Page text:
University was extreme!
A few years later after joining Moi University, I finally faced the real ordeal. We had sat for exams from the first year to the second year but none of us had received our results. We approached the heads of department on different occasions but all turned into a deaf ear. Ad what did Martin Luther King say? “Rioting is the language of the unheard.” We were only left with one choice, to riot and attract the attention of the entire country. We organized a peaceful demonstration around the university premises, didn’t break a single glass from 8 am to around 10.
The vice-chancellor (Prof. Mibey- he retired) was informed that we were rioting and he immediately called the police. They filled the school with tear gas, beat us like thieves, shot some of my colleagues with live bullets, burnt some of our belongings and arrested most of us. They turned everything into a matter of life and death, something we never thought would happen. This time, I was lucky I wasn’t arrested but I had been brutally injured on my knee while trying to jump through the school fence. I hated myself for letting this happen to me. I hated the police for their inhuman acts! I hated them for turning us into training props.
Comrades started rioting again, and this time around, I didn’t want to be involved with riots.
The second time, I was unlucky. This was during campus elections. As you all know, campus elections are no different from Kenyan politics. It’s simply a reflection of one another. I have never supported tribalism because I come from a minority community. This meant I had to go against the majority because in many instances, the majority are always wrong. But things didn’t go the way we had anticipated, the guy who was clearly supposed to win, didn’t win. This was around 9:30 pm. Comrades started rioting again, and this time round, I didn’t want to be involved with riots. So I asked a friend of mine, who was also my roommate to escape this fracas and leave immediately.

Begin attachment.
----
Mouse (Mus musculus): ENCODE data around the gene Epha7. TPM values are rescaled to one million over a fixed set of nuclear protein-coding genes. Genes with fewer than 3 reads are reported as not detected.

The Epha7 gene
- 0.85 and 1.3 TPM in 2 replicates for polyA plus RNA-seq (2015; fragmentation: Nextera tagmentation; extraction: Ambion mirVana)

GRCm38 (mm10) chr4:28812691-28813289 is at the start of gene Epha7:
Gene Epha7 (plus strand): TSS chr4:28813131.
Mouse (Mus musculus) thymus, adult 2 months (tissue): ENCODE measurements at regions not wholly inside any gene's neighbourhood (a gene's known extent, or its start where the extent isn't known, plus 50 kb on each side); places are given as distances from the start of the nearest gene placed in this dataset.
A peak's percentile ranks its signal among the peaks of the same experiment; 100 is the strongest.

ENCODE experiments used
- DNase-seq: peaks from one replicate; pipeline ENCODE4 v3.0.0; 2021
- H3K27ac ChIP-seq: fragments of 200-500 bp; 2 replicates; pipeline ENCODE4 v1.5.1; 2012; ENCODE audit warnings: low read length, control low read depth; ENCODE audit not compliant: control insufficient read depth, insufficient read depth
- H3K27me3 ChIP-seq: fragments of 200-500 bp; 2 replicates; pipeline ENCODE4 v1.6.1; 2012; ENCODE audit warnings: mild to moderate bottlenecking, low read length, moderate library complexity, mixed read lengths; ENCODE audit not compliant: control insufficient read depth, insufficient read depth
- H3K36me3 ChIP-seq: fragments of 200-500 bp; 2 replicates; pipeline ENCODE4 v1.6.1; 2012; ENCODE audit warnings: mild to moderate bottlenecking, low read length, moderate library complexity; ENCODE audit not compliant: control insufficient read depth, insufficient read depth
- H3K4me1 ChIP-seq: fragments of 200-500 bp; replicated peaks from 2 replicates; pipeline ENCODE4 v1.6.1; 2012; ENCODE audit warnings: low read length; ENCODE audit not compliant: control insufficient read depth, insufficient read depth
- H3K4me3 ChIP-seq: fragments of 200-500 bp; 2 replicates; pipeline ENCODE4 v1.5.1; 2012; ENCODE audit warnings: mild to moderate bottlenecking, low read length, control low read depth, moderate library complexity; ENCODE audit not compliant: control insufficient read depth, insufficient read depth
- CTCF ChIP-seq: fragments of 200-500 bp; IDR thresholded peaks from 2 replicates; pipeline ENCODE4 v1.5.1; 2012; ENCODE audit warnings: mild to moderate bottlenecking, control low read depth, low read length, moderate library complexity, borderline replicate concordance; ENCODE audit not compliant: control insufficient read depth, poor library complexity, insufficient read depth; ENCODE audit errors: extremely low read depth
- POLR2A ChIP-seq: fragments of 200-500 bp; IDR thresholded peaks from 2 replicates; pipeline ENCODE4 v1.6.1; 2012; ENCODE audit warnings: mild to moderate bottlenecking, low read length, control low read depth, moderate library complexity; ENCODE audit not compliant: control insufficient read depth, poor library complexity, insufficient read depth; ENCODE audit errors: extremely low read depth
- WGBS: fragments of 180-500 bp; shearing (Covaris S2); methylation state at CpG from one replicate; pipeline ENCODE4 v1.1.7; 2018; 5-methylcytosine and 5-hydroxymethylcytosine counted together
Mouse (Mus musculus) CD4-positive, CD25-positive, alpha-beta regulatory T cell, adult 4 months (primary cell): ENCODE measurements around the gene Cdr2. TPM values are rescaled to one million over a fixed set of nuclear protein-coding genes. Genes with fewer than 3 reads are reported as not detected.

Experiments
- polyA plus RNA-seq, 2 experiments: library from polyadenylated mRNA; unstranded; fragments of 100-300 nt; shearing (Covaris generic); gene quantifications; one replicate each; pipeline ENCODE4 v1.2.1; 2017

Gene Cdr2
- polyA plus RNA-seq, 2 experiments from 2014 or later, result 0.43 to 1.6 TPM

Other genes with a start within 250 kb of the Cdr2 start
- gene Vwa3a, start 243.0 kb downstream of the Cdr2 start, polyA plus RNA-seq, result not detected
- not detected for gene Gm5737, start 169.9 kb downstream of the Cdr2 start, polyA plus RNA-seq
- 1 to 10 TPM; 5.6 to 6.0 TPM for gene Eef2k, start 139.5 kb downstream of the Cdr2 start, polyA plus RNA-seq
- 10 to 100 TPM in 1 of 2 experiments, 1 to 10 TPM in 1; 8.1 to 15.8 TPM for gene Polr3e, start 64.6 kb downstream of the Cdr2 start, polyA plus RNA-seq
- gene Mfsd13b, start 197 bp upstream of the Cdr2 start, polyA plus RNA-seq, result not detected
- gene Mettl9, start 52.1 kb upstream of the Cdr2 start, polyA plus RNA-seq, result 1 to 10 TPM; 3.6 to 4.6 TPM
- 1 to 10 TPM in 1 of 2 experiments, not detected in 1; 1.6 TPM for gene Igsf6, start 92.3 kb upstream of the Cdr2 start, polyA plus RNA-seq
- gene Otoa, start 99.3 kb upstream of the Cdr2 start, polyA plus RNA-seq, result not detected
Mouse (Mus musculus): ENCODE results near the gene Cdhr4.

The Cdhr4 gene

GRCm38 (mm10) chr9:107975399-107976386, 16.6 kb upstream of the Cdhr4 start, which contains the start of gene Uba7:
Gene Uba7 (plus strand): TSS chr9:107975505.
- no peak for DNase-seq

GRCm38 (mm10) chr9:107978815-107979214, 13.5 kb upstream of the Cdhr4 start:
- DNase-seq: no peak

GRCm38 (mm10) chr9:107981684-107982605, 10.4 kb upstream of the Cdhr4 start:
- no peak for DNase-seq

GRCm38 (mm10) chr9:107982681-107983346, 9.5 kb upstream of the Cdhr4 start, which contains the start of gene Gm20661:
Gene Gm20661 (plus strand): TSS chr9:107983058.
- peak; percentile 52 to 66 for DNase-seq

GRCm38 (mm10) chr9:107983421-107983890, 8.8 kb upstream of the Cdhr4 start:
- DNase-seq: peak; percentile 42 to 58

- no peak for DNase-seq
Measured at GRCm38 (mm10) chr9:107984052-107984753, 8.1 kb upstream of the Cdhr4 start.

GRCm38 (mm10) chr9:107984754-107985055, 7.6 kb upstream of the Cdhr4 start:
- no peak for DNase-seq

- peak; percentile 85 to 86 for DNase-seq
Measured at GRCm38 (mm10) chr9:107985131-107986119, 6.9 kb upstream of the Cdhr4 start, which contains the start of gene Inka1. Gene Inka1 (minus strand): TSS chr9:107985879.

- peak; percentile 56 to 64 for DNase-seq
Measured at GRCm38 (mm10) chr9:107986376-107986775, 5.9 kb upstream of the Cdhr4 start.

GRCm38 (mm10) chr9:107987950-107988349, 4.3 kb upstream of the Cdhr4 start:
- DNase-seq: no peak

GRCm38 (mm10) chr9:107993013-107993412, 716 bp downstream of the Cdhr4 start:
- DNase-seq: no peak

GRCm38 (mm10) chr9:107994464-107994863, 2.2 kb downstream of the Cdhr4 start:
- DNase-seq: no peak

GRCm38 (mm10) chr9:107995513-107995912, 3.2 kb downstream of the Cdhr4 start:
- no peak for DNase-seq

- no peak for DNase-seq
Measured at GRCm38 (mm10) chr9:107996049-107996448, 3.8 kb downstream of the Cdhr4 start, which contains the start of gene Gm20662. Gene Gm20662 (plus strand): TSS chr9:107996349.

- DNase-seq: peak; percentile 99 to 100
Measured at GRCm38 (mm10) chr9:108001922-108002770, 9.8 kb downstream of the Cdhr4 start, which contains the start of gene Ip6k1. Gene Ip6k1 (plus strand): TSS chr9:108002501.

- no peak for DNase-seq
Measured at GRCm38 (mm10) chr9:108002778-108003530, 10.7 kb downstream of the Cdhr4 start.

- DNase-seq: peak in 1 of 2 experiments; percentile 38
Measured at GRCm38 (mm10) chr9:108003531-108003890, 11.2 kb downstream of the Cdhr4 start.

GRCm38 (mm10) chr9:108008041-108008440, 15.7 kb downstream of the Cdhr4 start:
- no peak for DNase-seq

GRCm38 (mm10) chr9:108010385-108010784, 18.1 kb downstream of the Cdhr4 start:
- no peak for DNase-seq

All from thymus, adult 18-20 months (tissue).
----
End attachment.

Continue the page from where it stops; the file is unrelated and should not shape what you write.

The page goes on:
We escaped and in a short while, were already in the main road heading to our crib. We had not gone far when 4 police officers stood in front of us. One stepped on my feet and I couldn’t move. Then one (who I think was their senior) shouted and said we are the ones rioting everyday and destroying the environment around the campus. I then told him, riots just broke in campus head over their and quell things. The guys slapped me. I almost lost my mind! They then curved us and asked us to go.into the boot (it was a probox).
We were taken into custody at Eldoret Central Police station. The charges were drunk and disorderly conduct. We were each slapped with a 3000 Bob fine. That night was my longest. It was a Friday and staying in police cells meant we would be released either on Monday morning or the next day only if we bribe our way out. I have never been town between compromising my moral values and getting my freedom. Nonetheless, we were released after paying Ksh. 6000.
I have been arrested on multiple occasions and all the time, I’m always on the right side of the law but I’ve never had my way. All the arrests have been forceful and the police have always managed to go away with the brutality. Who will come to our rescue? Willy his continue happening while we claim to have a government that works for us?